Innovation Projects

FSC-CCF invests in projects which test innovative approaches to help Canadians gain access to new skills and contribute to a growing evidence base on the skills needed to thrive in the new economy.

Employment and Social Development Canada’s original call for proposals to establish the Future Skills Centre encouraged proponents to identify an initial suite of ready-to-launch projects. The consortium partners identified 12 projects through targeted stakeholder engagement. Six projects were eventually selected following an adjudication process by the FSC-CCF interim project sub-committee. The adjudication was based on an established set of evaluation criteria, including:

FSC-CCF has committed $11.58M in funding over two years for the six inaugural innovation projects. Below is an overview of the projects.


“Indigenous ICT Development Centre” with ID Fusion and FireSpirit

Exploring approaches to build awareness and capacity in the information and communications technology sector for Indigenous youth and underemployed communities

The Information and Communications Technology (ICT) sector is one of the fastest growing industries in Canada. Though demand for talent is high, Indigenous people are extremely underrepresented in ICT occupations.

The Future Skills Centre will invest $670K in a 16-month project led by FireSpirit and ID Fusion Software, which will assess the value of an Indigenous ICT Development Centre in providing ICT services and training to local communities.

The Indigenous ICT Development Centre will work with Indigenous youth and underemployed people and test approaches to meaningful training and paid work experience, job coaching, and mentorship while in their home communities. In collaboration with Indigenous and non-Indigenous employers, this project assesses the matching of ICT professionals with businesses looking for ICT support services.

This project is uniquely driven by two Indigenous private sector organizations to create a framework to allow Indigenous ICT professionals to train, collaborate, and market their services individually and collectively. The project involves 40 participants, in the communities surrounding Winnipeg and The Pas, Manitoba.

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“Facilitating Access to Skilled Talent (FAST)” with Immigration Employment Council of British Columbia (IEC-BC)

Testing expanded occupation streams for an online skills assessment and development platform to help newcomers better enter the labour market

Immigration is essential for the growth of Canada’s economy. However, on average, newcomers to Canada have higher unemployment rates and lower wages despite higher education levels. Piloted as a pre-arrival program, FAST is an online, occupation-specific, skills assessment and development platform to help newcomers overcome barriers like international credential recognition and a lack of Canadian work experience.

Through occupation-specific technical and soft skill competency assessments, FAST helps newcomers compare their skills against standards required for work in Canada, resulting in better understanding of how their skills can meet labour needs. Having served over 600 clients in 68 occupations in skilled trades, biotechnology and life sciences, and information technology, initial results show that 66% of FAST clients who have landed in Canada found work in their field within four weeks of arrival.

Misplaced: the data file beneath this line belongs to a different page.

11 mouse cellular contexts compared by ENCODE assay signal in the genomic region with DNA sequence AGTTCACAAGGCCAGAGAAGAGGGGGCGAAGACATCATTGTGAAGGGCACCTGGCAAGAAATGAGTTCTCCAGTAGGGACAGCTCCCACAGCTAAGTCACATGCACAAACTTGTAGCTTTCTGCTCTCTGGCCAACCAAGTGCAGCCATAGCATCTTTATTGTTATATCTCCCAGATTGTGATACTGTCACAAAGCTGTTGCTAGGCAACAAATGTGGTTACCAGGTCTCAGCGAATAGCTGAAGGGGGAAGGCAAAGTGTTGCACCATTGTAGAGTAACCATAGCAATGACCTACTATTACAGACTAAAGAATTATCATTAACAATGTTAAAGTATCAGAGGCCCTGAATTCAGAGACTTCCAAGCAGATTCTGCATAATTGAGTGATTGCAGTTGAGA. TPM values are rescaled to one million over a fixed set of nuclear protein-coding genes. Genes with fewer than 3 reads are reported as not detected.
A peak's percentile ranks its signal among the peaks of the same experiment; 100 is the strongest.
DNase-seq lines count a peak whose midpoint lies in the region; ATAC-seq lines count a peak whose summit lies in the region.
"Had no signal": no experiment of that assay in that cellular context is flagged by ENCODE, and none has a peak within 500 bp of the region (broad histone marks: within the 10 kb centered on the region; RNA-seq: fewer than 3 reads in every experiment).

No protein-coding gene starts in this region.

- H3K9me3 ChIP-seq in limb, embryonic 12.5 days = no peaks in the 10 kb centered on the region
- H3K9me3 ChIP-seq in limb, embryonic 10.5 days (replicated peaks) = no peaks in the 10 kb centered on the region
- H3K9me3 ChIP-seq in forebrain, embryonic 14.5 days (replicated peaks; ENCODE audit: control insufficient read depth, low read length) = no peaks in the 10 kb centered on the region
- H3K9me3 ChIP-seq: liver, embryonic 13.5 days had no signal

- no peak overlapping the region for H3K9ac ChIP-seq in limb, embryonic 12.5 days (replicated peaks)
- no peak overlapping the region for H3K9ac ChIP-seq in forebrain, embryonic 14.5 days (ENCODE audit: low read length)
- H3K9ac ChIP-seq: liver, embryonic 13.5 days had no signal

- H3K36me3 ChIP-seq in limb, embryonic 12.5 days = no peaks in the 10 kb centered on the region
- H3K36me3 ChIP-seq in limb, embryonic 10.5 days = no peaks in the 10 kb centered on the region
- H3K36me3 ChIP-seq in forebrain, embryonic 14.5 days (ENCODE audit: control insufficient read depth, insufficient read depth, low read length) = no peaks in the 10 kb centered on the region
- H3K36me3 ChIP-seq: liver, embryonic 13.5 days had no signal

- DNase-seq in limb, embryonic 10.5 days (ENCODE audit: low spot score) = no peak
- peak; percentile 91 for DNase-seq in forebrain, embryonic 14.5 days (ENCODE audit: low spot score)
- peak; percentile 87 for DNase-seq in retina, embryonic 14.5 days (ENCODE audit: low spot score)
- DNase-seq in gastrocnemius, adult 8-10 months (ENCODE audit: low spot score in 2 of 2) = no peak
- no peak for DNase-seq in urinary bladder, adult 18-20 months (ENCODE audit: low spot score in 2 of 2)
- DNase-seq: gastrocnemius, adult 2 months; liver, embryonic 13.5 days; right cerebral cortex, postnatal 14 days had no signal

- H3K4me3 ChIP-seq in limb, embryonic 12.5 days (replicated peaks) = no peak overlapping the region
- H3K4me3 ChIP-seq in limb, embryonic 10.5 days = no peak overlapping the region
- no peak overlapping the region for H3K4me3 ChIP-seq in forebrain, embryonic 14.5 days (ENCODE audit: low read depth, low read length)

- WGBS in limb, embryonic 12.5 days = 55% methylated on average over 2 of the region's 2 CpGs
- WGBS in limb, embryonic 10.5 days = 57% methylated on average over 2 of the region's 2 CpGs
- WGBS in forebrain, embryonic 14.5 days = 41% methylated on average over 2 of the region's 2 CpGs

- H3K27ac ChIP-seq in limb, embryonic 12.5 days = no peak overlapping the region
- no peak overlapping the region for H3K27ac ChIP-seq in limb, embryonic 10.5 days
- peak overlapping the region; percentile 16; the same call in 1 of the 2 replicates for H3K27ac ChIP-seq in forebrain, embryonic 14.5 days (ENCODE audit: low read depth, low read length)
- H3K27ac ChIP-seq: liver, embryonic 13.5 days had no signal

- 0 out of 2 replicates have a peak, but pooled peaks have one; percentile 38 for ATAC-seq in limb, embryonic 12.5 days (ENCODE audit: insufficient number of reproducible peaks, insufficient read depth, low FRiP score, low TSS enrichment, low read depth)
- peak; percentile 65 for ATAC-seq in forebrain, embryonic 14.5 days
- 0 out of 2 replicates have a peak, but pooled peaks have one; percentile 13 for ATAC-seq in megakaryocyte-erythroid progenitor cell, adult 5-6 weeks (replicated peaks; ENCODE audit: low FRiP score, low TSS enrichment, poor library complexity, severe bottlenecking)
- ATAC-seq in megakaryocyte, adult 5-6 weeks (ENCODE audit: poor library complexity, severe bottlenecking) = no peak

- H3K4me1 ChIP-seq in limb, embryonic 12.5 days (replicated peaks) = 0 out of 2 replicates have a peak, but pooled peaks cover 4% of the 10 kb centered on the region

The Future Skills Centre will invest $2.38M in this two-year project led by IEC-BC, which will test the current streams and explore expanded pathways in accounting, tourism, and hospitality sectors to meet demand in British Columbia, Manitoba, Ontario, and Nova Scotia, supporting 1,500 newcomers.

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“Defining Digital Competencies” with the Information Technology Association Canada (ITAC)

New skills training program to test a blended approach for digital and professional competencies

Due to rapidly shifting digital skills needs, a disconnect exists between the skills of many post-secondary graduates and the technical skills required by employers. These digital skills often include a combination of innovation, entrepreneurship, an understanding of the technology adoption processes, and soft skills, including communications, creativity, and adaptability. Innovative approaches are needed to better define the digital competencies required to fill this talent gap and create new opportunities.

The Future Skills Centre will invest $1.24M in a two-year project led by ITAC, which explores new approaches to defining digital competencies and creating new pathway opportunities into digital roles for non-STEM graduates, internationally-educated professionals, and high-potential workers without traditional credentials. This subsidized project uniquely delivers skills training in a heavily-blended approach for digital and professional competencies.

ITAC, along with member companies and partners, will work to define a set of in-demand, innovative digital competencies. Using this knowledge, curriculum will be developed and tested for alternative pathways into digital roles. Rigorous skills testing and aptitude assessments will be a key component of this project.

This project will target 370 job seekers and employers in the Greater Toronto Area, Alberta, Manitoba, and Nova Scotia.

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“For-Credit InSTEM Program” with Actua